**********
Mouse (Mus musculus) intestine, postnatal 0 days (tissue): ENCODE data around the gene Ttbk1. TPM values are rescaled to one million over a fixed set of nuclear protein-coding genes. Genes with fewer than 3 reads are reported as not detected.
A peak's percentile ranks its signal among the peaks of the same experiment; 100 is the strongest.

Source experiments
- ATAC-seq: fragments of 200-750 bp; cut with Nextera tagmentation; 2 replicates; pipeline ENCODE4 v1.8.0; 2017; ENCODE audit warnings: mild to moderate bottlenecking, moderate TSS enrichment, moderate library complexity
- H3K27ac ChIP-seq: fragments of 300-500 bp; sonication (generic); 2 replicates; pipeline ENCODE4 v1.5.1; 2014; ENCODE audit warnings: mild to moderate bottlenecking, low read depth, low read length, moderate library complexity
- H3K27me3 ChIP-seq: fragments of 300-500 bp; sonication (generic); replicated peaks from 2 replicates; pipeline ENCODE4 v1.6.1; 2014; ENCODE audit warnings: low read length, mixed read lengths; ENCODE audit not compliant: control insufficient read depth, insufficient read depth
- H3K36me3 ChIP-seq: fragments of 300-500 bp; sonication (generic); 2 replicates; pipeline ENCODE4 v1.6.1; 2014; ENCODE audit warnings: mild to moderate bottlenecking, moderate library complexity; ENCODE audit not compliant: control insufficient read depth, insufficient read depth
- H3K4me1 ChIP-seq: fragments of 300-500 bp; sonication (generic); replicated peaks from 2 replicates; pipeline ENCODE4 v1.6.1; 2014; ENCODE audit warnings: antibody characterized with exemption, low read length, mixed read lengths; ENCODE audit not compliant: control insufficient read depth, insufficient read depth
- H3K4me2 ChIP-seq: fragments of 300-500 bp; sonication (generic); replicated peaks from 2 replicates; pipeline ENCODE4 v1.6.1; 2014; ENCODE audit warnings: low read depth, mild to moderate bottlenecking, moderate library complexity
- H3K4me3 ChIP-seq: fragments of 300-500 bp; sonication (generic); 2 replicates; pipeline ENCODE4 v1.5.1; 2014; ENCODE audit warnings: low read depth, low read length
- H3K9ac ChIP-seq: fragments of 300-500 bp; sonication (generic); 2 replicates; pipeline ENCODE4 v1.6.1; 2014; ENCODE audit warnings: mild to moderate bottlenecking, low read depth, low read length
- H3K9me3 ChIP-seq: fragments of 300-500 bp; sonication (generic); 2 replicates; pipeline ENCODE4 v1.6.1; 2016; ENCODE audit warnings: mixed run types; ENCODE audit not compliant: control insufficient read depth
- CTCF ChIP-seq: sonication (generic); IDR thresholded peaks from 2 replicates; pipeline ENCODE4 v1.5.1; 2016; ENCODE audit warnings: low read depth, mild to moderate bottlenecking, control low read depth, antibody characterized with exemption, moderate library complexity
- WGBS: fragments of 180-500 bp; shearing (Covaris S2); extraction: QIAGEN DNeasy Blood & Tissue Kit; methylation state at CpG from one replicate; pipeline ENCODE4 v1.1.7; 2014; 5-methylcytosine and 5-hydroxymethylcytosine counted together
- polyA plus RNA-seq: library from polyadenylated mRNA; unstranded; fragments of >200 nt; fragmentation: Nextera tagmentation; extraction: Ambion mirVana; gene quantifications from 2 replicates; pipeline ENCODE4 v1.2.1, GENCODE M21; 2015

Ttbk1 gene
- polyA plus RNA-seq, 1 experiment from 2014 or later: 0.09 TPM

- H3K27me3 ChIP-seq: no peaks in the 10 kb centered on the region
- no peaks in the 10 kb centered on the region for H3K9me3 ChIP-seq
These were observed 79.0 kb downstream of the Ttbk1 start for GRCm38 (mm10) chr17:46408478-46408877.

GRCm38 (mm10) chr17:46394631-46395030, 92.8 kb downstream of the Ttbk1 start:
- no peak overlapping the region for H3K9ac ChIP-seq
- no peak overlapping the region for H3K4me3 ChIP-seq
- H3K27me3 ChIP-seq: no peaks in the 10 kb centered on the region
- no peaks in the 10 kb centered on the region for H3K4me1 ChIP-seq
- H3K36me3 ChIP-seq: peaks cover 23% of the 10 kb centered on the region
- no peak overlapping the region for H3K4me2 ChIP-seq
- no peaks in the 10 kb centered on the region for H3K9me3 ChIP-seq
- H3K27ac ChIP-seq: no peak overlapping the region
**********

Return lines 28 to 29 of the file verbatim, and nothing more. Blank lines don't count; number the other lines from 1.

- no peaks in the 10 kb centered on the region for H3K9me3 ChIP-seq
- H3K27ac ChIP-seq: no peak overlapping the region